Choosing a wedding location is a big decision (and a pricey one too). The most expensive decision couples make while planning is choosing a venue. As a result, if you’re a couple planning your wedding, make sure your wedding venue contract is comprehensive. Take our word for it: Before you sign the dotted line, make sure you’re covered and comfortable with every last detail.
Although it isn’t as much fun as picking flowers, trying on day-of clothing, or sampling desserts, finishing your wedding venue contract is perhaps the most critical step of the wedding preparation process.
1. Contact information & name (for you and the venue)
This may seem self-evident, but getting everything in writing is always a smart idea. This will come in helpful if you need to contact your wedding venue during the planning phase. Make sure that you communicate this to your on-the-day wedding coordinator.
Here are some of the particulars in detail:
- Your full name (properly spelt) and the name of the venue
- The date of your wedding
- When do you want to start and end your wedding?
- Which rooms have you reserved for the day
- Extensions of time (if applicable)
- Accommodation information (if applicable)
- Evidence of the venue’s liquor licence
- Proof of the venue’s approval to host civil wedding ceremonies from the city-building council
- Total cost is broken down into components to show what you’re paying for
2. Are all financial obligations clearly stated?
This section may appear to be the most obvious, but it could also be the most important. Make a note of your deposit and final payment dates, as well as the payment schedule and amounts.
Refund policies, administration fees, and cancellation rules should all be specified in contracts. Many venues feature a payment schedule where you don’t have to pay the remaining bills until the event day. A price for administration is not always gratuitous. This charge should specify if it is distributed to employees.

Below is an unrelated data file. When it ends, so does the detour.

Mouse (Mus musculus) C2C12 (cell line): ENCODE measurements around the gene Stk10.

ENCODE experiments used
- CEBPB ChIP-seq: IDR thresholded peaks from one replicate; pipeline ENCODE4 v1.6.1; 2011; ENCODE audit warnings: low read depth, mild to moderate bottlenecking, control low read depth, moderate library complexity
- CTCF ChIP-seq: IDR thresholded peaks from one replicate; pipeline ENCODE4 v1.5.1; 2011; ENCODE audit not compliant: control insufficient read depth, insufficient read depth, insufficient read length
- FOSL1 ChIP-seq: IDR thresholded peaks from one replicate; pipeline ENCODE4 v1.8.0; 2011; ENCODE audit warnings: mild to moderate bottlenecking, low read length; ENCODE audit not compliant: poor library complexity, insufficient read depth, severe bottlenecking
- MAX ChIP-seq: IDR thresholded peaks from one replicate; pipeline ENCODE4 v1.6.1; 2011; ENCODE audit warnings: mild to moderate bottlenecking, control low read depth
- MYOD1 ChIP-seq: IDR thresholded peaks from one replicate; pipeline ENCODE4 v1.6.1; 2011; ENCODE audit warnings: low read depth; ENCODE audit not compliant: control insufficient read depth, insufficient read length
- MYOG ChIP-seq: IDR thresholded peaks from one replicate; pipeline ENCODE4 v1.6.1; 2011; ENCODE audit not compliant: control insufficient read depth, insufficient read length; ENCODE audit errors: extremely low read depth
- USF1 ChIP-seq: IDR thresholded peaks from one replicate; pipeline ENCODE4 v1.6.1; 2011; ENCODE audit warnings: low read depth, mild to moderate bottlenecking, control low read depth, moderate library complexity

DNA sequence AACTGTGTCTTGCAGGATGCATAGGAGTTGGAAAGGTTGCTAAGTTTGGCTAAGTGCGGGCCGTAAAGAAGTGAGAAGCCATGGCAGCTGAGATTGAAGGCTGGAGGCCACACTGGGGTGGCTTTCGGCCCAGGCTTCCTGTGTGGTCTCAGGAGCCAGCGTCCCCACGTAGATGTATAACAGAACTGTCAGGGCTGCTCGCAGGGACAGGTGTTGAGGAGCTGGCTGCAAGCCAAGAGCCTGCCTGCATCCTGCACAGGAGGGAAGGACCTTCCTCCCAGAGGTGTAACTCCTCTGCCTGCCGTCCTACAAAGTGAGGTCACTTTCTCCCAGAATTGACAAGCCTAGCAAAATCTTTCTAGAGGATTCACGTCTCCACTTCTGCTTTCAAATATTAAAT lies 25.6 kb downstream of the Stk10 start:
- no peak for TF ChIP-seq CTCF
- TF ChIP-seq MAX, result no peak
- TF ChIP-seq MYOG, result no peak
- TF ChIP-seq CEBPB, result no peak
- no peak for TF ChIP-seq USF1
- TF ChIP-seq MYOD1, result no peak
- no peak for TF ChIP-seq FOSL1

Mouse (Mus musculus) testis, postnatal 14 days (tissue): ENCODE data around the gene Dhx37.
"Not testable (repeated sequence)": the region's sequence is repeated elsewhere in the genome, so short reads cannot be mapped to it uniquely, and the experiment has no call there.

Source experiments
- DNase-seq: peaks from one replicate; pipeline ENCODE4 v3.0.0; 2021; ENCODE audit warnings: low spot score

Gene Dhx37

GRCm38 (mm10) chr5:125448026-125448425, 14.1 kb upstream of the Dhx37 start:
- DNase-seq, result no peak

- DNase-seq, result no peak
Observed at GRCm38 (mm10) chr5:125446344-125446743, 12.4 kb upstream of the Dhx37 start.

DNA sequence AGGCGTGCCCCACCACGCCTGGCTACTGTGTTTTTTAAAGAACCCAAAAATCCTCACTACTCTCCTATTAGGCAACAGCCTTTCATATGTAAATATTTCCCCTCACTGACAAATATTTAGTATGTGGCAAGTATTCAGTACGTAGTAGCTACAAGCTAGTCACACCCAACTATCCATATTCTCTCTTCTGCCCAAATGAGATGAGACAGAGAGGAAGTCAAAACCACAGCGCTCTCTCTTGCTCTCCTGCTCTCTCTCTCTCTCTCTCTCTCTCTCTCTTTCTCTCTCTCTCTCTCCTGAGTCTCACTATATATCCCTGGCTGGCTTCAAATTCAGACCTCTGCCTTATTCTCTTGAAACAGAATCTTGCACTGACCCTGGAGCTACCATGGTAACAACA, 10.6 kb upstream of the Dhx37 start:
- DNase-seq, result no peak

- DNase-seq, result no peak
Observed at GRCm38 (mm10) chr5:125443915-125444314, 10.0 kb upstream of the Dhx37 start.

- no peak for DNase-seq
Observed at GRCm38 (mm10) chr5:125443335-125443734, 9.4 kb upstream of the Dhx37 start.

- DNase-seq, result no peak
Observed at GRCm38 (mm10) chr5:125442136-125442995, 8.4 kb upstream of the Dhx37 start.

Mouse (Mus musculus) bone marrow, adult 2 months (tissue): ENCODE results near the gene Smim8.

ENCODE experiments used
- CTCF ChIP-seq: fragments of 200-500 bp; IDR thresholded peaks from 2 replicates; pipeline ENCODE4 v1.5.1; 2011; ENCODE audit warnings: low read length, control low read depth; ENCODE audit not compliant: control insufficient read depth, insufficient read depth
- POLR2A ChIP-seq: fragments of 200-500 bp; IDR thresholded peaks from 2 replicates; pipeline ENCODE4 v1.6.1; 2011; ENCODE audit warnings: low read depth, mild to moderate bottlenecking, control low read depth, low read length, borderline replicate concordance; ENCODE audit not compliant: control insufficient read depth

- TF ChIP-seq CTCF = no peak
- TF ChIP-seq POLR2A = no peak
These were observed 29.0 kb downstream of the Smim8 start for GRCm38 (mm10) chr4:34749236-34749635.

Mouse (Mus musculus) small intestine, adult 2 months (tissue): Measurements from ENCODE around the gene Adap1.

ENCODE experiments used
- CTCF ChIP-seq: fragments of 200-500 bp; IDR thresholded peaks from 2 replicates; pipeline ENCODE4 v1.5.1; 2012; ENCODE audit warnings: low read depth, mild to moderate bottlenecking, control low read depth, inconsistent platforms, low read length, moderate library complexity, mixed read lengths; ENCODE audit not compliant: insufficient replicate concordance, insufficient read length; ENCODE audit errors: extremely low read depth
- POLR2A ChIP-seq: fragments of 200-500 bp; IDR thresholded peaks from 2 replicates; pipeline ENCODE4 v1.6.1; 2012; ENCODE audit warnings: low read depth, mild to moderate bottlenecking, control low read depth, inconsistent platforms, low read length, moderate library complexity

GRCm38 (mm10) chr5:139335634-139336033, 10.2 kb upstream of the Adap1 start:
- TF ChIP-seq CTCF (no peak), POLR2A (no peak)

3. Is there any guarantee of revenue?
Include any per-person or bar overage clauses, as well as the minimum amount that must be spent on food and beverages. According to Gordon, contracts should specify the minimum number of guests for which you must pay. It’s critical not to go overboard with your guest guarantee. A lower guarantee, if negotiable, permits you to add guests later if necessary.
4. What are the decor guidelines?
Keep in mind the rules regarding open fires, fireproofing, and hanging decorations. To avoid an unexpected expenditure, fireproofing decor should be addressed prior to contract signing, and it would be awful to be unable to use décor that has already been purchased.
5. Policies on payment, wedding postponement, and cancellation
- Deposit: How much of a deposit do you need to secure your date? When is the final payment due? In the contract, the date must be written down. Is it possible to pay off the balance in monthly instalments? If so, how much is it every month?
- Postponement: Is it possible to postpone the wedding? If so, what is the cost of inconvenience? Is there a cost to rearranging your schedule?